II. Psychopathy Conceptualized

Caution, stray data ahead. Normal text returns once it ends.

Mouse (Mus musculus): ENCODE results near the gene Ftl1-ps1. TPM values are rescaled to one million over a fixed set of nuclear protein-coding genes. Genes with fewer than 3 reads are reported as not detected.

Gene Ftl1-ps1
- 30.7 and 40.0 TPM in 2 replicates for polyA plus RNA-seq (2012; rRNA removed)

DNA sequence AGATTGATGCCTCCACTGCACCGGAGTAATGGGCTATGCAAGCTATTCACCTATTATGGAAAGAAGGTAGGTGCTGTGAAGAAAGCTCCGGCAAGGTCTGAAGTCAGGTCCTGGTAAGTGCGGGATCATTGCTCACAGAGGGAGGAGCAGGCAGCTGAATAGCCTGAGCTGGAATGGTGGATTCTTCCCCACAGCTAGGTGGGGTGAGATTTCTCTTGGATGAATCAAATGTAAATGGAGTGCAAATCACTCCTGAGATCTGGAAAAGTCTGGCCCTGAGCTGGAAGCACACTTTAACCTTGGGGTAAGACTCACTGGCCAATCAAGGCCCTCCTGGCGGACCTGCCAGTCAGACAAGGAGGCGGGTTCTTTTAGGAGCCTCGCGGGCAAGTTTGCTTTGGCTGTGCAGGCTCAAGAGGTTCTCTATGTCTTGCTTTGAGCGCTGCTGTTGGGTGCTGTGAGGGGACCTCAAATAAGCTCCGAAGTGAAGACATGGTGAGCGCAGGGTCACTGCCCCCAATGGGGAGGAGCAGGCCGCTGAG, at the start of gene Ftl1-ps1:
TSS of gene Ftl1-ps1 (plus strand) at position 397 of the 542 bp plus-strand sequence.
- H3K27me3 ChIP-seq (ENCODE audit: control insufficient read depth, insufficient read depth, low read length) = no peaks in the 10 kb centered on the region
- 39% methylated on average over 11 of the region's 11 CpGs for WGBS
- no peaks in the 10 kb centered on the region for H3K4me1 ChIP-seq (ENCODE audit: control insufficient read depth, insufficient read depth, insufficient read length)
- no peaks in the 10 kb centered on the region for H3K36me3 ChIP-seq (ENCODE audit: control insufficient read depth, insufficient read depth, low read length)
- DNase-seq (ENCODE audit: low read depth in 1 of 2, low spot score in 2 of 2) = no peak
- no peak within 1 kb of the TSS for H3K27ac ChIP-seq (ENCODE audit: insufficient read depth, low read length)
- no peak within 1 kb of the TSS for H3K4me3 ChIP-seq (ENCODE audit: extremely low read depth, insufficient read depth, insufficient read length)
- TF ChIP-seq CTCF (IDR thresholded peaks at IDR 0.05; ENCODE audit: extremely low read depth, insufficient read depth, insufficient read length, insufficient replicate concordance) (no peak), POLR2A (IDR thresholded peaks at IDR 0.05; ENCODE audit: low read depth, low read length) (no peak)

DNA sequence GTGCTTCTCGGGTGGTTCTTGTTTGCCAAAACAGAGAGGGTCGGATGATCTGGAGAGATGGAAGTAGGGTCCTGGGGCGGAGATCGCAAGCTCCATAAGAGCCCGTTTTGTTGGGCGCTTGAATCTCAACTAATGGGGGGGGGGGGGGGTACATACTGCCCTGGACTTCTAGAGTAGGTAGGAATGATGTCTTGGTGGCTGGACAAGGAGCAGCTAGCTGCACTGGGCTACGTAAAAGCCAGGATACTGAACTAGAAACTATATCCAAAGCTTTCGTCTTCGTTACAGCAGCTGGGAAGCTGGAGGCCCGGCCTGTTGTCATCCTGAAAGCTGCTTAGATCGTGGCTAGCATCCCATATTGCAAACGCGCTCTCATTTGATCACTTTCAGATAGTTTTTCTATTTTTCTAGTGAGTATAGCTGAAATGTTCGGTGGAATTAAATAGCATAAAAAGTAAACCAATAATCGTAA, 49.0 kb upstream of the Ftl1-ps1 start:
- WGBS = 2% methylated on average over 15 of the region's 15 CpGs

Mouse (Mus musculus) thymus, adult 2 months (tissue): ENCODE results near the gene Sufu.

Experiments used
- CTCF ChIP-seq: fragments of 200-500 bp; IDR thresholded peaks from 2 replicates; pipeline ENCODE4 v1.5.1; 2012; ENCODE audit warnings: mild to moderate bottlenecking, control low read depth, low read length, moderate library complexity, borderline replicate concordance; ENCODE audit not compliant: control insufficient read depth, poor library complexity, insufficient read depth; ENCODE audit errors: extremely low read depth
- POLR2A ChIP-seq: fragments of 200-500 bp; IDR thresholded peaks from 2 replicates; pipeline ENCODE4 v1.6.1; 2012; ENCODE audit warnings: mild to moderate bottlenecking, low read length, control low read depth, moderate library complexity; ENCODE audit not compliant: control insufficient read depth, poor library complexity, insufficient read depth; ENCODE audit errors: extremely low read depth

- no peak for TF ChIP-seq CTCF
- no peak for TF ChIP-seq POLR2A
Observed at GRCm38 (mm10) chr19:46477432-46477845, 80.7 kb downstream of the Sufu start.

In seeking to develop an understanding of psychopathy and criminal behavior, it would be prudent to conceptualize psychopathy. According to Patrick, the term psychopathy was formulated in the 1800s after medical practitioners noticed that some of the mental patients they were working with possessed what they referred to as moral insanity or depravity despite projecting normal behavior outwardly (22).[footnoteRef:3] This is to say that the patients did not seem to have any concern for other people’s rights of feelings. However, as Patrick further points out, it was not until the 1900s that the application of the term psychopath became widespread in the mental health circles (22).[footnoteRef:4] Even so, during the early 90s, “dangerous or persistent lawbreakers were labeled variously as psychopaths or sociopaths, with negligible diagnostic consistency or clarity” (22).[footnoteRef:5] However, it was not until 1952 that the very first Diagnostic and Statistical Manual of Mental Disorders (DSM) was published by the American Psychiatric Association. Subsequent DSMs have been released since then, thereby resulting in a more substantive and consistent diagnostic criteria. Today, the diagnosis of psychopathy has taken form – effectively meaning that it is no longer an imprecise art form. [3: Christopher J. Patrick, ed., Handbook of Psychopath, 2nd ed. (New York: Guilford Publishers, 2018), 22. ] [4: Patrick, ed., Handbook of Psychopath, 2nd ed., 22. ] [5: Patrick, ed., Handbook of Psychopath, 2nd ed., 22.]